Michael: It goes by pressing it.

Dr Meeuwsen: Two one you're on your exploration and describe to us what you are feeling right now.

Michael: I'm now feeling a lot of pressure in my body, I can feel the blood rushing down into my body.

Dr Meeuwsen: Can you reach your nose with your hand, with your finger?

Michael: My hand weighs a ton, I can just about do that. It's very, very tough the horizon has gone completely and my arm is being pressed down again now. I feel very heavy and I can't keep my head straight, oh my head is going and my legs weigh so much.

Dr Meeuwsen: How is your vision?

Michael: My vision is still fine but my eyes are getting very heavy. My vision is still fine, I can see peripheral but it's getting very, very tough.

If Michael continues to spin for another sixty seconds the gravity induced hypoxia will kill him.

Michael: Oh my head is very heavy, oh my peripheral's going, I'm going grey....

Dr Meeuwsen: Okay you may shoot the target now. Squeeze the muzzle, squeeze the muzzle.

Michael: I'm very, very grey now, tipping forward very, very badly.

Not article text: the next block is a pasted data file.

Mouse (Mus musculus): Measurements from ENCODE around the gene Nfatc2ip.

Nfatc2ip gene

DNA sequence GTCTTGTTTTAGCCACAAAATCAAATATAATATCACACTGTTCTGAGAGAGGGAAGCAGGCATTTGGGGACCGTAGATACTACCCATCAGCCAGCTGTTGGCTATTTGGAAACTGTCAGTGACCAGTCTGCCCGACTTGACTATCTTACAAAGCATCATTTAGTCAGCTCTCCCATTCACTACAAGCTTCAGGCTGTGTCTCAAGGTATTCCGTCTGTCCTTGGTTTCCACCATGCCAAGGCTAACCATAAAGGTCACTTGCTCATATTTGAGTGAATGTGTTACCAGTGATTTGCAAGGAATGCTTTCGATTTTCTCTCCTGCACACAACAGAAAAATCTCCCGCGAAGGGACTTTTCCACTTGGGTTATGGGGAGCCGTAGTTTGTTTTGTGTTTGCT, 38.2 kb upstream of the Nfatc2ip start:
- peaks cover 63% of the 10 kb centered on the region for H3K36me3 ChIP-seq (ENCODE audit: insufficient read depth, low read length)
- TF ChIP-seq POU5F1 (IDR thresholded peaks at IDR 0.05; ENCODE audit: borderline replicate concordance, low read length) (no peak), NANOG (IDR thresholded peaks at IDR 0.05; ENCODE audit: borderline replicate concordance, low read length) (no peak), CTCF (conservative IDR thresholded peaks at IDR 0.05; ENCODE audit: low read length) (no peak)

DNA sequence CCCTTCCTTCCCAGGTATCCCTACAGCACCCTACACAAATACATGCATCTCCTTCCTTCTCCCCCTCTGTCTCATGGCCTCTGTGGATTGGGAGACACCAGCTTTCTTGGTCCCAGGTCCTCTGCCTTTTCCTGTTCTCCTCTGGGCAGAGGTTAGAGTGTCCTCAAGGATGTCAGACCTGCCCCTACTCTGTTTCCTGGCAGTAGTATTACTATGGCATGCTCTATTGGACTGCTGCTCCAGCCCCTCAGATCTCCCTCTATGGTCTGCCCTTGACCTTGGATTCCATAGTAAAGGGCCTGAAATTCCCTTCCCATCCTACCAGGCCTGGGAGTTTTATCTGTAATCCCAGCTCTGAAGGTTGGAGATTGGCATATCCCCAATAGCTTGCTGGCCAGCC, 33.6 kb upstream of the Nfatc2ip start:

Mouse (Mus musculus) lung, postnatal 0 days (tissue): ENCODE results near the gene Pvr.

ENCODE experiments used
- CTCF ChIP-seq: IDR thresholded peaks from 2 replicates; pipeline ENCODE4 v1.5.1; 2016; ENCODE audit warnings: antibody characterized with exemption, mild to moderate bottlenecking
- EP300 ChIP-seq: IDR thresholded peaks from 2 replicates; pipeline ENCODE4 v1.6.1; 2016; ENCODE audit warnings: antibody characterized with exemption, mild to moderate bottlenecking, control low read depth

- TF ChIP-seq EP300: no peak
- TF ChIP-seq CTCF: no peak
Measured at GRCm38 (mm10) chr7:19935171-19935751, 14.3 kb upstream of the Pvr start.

Dr Meeuwsen: Stare at the horizon.

Michael: I need to press those muscles, I need to press those muscles, I'm staring at the horizon. Wow. That was extraordinary, my legs felt so incredibly heavy and my arms were really heavy, when I was asked to do that I could hardly move this arm at all.

Dr Meeuwsen: You nearly blacked out.

Michael: Yeah? How much longer?

Dr Meeuwsen: Seconds. Really, five, eight seconds.

Michael: I was on the point of blacking out.

Dr Meeuwsen: Yes.

Michael: I would then have become unconscious, if you'd kept it going I would be dead.

Dr Meeuwsen: Exactly.

Decompression chamber

Decompression chamber

In an oxygen depleted environment, Michael is unable to perform simple tasks, including saving his own life.

Video transcript